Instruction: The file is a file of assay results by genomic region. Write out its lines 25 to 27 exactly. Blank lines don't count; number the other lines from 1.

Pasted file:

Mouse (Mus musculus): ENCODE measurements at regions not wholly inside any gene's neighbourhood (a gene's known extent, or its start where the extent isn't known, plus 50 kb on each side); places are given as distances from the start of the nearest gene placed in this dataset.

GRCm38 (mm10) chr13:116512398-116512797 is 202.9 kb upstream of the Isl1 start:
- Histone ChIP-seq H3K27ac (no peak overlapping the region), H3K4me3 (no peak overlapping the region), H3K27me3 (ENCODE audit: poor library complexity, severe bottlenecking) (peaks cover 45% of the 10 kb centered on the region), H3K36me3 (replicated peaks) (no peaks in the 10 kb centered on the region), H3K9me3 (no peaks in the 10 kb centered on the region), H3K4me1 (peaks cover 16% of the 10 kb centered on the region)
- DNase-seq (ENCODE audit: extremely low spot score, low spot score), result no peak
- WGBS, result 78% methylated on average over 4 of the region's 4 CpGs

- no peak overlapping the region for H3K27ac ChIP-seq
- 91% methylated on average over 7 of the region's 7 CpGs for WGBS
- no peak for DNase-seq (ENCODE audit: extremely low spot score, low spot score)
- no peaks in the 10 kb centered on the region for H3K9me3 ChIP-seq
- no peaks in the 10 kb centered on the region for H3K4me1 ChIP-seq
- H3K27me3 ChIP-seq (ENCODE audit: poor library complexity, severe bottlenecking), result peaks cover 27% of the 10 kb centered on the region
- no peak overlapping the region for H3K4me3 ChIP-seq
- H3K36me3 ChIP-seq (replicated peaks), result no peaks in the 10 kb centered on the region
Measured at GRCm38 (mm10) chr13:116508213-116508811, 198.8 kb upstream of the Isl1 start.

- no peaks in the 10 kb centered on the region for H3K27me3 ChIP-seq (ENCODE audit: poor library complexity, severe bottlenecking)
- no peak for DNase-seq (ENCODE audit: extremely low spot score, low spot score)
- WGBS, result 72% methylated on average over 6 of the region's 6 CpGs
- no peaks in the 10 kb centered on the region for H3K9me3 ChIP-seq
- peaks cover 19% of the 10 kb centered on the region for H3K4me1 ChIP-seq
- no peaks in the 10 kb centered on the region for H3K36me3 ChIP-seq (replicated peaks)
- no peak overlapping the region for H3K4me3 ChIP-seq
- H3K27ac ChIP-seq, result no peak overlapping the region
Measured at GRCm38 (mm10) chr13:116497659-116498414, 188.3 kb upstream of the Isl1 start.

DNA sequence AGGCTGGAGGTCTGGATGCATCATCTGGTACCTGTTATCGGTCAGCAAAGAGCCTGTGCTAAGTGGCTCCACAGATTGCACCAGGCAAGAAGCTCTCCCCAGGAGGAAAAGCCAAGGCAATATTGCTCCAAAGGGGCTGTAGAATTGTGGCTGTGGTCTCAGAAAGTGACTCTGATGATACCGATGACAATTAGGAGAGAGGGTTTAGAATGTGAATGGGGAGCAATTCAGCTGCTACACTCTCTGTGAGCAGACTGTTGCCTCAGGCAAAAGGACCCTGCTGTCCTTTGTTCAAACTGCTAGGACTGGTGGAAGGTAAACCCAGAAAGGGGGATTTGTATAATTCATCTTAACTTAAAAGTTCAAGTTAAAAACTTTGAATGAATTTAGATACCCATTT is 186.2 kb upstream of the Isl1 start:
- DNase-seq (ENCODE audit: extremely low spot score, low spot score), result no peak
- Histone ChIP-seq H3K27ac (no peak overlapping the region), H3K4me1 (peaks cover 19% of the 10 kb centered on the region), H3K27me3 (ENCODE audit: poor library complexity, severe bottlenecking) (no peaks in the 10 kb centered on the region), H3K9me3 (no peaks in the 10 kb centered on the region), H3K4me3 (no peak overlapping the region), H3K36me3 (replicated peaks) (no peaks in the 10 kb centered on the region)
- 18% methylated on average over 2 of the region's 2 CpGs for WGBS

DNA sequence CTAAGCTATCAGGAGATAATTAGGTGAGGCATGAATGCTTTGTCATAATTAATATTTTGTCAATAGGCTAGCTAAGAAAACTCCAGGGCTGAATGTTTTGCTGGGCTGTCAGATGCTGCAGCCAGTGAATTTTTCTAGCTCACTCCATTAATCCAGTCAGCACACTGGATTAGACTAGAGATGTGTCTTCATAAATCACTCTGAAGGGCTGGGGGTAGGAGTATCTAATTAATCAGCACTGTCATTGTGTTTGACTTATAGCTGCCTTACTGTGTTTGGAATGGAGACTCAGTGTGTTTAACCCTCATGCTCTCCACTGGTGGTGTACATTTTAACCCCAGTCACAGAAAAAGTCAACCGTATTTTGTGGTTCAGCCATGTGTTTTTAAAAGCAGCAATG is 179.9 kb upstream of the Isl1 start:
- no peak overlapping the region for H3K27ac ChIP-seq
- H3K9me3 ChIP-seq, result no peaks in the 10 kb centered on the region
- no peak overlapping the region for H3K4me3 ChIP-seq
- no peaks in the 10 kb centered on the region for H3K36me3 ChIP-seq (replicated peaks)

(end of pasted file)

- DNase-seq (ENCODE audit: extremely low spot score, low spot score), result no peak
- Histone ChIP-seq H3K27ac (no peak overlapping the region), H3K4me1 (peaks cover 19% of the 10 kb centered on the region), H3K27me3 (ENCODE audit: poor library complexity, severe bottlenecking) (no peaks in the 10 kb centered on the region), H3K9me3 (no peaks in the 10 kb centered on the region), H3K4me3 (no peak overlapping the region), H3K36me3 (replicated peaks) (no peaks in the 10 kb centered on the region)
- 18% methylated on average over 2 of the region's 2 CpGs for WGBS